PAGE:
Mu’amalar mu da Malam ta ci gaba ne kwan-gaba-kwan baya; sai a jima ba mu ha]u ba, wanda laifi na ne. Ya kan so mu ha]u a kai a kai, to amma sai in kasa kamar yadda na ke so. Na kan la~e da cewa saboda ina da gida biyu ne, ]aya a Kaduna ]aya a Kano. Amma yanzu idan na tuna baya sai in ga cewa wannan ba }wa}}warar hujja ba ce, kuma na yi nadamar rashin kusantar Malam kamar yadda ya ke so. Na yi nadamar rashin yin kiwo sosai a cikin faffa]ar gonar ilimin sa don in }aru da basirar sa, wanda a shirye ya ke ya }osar da ni daga gare ta. Na kan ]an yi }o}arin ganin sa jefi-jefi. Kuma a koyaushe ya kan kar~e ni hannu biyu-biyu, tare da tambaya ta, “Shin wane ya fa]a maka cewa ya gaida mani da kai lokacin da ya zo nan gidan?”

Ba shakka, idan abokai na sun je gidan sa su kan ce mani, “Na je gidan Malam Turi kwanan nan, ya ce in gaida kai.” Da zarar na ji haka, sai in ji kunya ta rufe ni. Nan da nan na kan yi al}awarin cewa lallai zan ziyarce shi don mu ci gaba da wata tattaunawa da wata}ila mu ka fara a zuwan da na yi gidan sa can a baya.

A koyaushe Malam ya na so in ci gaba da zama ]an jarida, ya kan ce Arewa ta na bu}atar mutane iri na a aikin. Amma bayan na yi aikin shekara hu]u a New Nigerian, inda na ri}e mu}amai daban-daban kamar su editan ma}aloli, editan labaran }asashen waje, editan adabi, sakataren kwamitin editoci, har zuwa mataimakin edita, sai na aje aikin. Dalili shi ne an yi wata shida ba a biya albashi ba, wanda ya sa na fara tunanin irin makoma ta idan na zauna a aikin da ba zai iya ba ni damar ci da iyali na ba. A }arshe dai, na dawo aikin jaridar, kuma na ji da]in hakan.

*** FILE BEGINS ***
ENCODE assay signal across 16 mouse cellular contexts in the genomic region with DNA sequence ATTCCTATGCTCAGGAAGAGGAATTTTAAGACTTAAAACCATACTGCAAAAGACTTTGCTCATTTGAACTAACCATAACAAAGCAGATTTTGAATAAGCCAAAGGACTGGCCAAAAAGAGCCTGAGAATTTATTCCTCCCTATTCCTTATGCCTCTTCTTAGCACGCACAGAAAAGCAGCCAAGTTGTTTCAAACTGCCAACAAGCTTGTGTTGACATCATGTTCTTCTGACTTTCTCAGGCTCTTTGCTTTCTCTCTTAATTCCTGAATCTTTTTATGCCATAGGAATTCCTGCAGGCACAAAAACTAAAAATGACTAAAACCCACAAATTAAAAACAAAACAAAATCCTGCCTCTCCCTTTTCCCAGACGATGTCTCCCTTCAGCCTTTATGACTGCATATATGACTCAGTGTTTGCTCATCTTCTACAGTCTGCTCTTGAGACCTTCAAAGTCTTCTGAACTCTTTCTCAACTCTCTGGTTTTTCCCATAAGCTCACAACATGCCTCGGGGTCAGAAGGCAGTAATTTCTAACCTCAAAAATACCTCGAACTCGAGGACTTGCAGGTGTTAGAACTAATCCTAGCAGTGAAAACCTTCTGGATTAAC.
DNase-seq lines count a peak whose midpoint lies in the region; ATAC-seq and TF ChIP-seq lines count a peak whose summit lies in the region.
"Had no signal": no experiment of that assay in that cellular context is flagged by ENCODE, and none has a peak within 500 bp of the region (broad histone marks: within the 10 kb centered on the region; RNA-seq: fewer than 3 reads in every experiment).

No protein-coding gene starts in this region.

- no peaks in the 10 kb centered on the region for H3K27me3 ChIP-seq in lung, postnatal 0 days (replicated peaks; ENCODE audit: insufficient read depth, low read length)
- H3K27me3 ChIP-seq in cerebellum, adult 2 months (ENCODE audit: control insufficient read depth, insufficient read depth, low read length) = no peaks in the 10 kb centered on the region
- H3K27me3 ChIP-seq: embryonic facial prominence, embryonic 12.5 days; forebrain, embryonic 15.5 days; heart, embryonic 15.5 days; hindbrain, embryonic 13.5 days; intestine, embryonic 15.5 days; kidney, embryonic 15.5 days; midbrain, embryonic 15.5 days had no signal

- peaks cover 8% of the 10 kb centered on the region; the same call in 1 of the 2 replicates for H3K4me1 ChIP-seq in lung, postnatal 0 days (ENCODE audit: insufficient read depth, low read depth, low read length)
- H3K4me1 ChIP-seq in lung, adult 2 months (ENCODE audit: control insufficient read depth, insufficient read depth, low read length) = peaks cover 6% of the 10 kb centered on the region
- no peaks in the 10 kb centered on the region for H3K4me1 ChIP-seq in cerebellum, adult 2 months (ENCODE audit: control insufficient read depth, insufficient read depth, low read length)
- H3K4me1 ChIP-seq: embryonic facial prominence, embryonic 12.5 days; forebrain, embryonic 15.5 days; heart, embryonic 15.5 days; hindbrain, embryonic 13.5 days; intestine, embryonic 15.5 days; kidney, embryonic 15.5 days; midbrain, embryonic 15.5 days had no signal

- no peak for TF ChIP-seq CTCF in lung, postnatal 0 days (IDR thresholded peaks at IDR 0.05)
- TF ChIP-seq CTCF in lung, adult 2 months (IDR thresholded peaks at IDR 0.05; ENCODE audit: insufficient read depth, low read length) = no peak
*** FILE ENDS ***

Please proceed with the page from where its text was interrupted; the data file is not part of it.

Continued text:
Malam Turi mutumin }warai ne wanda ke son ganin ci-gaban Arewa. Abin ba}in ciki shi ne bai yi tasiri a siyasa da ya shiga ba, bai samu cin za~en zama sanata ba bayan ya bar aiki a New Nigerian a cikin 1980. Ya yi la’akari da cewa siyasa mugun wargi ne, wanda bai kamaci mutane irin sa ba. Na san dai cewa ]aya daga cikin abubuwan da bai ji da]in su ba shi ne koma-bayan da jaridar New Nigerian ta samu a matsayin babbar jarida daga Arewa. A rubutun ta’aziyya da Malam Mohammed Haruna ya yi a Daily Trust ta ran Larabar makon jiya, ya yi nuni da cewa rugujewar }imar jaridar da koma-bayan ta ya fara ne daga lokacin da Malam Turi ya bar aiki a kamfanin, domin shugabannin kamfanin da su ka zo bayan sa sun sauya turbar da wa]anda su ka kafa kamfanin su ka ]ora kamfanin a kai. Ni ma na yarda haka ne. Manufar littafin da Malam Turi ya rubuta na tarihin jaridar, mai suna Courage and Conviction, ita ce a isar da wannan sa}on ta hanyar bayar da cikakken tarihin jaridar a cikin shekarun ta ashirin na farko inda ta cimma gagarumar nasara. Ka dubi dai jaridar da ke buga kwafe 250,000 a kullum lokacin da ta ke tashe, sai da ta koma ta na buga kwafe 2,000 a wani lokaci. Duk da yake an sha yin ho~~asan dawo da martabar jaridar a baya, abin ya }azanta a cikin shekaru kamar goma da su ka gabata. A gaskiya, babbar karramawar da za a yi wa Malam Turi (Allah Ya ji}an sa) har ma da mutane irin sa da su ka yi aiki tu}uru don gina New Nigerian, ita ce a yi dukkan abin da ya dace a yi don dawo da }arfin jaridar kamar yadda ya ke a da.